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Joseph Forsyth - Founder of Bagdad
Joseph Forsyth, the founder of Bagdad, was born in Connecticut in 1802. He came to Pensacola via New Orleans in the early 1820's. He bought a land tract on Pond Creek from Juan de la Rua in 1828 known today as Arcadia.
Forsyth, along with business partner E. E. Simpson and the rest of his associates, transformed this site into a thriving lumber industry for Santa Rosa County, Florida.
In 1840, Forsyth & Simpson Company moved their sawmill operations to the confluence of Pond Creek and the Blackwater River to better facilitate the production and transportation of their lumber products. This location and its surrounding mill town was named Bagdad by Forsyth.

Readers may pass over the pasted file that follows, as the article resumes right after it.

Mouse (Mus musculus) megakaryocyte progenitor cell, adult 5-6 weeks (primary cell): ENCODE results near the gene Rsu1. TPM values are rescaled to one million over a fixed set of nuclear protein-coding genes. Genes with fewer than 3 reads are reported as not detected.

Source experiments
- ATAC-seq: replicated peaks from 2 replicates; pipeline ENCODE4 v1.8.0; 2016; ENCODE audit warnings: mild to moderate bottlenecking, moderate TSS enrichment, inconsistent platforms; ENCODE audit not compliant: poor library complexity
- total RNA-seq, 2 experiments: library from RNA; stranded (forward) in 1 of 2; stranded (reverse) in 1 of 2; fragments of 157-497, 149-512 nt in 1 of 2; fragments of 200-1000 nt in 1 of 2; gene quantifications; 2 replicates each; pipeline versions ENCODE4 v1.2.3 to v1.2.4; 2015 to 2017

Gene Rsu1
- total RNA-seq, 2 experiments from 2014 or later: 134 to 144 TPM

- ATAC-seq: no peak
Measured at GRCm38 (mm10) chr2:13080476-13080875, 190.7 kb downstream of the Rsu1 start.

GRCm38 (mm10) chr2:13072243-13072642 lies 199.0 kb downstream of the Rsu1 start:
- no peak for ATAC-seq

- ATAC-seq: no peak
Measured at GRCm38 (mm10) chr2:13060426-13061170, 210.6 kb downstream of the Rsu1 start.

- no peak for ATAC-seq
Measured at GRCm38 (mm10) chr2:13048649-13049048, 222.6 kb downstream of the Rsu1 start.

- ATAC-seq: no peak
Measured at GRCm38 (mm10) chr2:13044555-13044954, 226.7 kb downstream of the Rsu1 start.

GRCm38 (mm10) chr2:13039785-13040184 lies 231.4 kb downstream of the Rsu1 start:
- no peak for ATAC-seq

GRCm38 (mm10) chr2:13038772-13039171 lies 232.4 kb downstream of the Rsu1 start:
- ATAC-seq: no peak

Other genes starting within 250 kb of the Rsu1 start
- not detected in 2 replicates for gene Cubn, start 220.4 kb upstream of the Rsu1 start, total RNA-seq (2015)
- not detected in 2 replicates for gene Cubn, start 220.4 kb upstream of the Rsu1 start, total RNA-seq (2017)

Forsyth continued building, setting up a sash factory and converting the Arcadia site into Florida's first textile factory.
Joseph Forsyth was an active promoter of business for the region in industrial development and internal improvements. He married Cordelia M. Creary in 1849 and fathered four girls. He went on to serve in the Florida Senate from 1852 to 1854.
In 1855, only one year later, Joseph Forsyth died. He is buried atop the hill in the Bagdad Historic Cemetery that overlooks the village.
Forsyth's grave is marked by an impressive nine-foot obelisk. Along- side the tall granite monument is a small headstone marking the grave of his daughter Elizabeth, who died of yellow fever in 1852.
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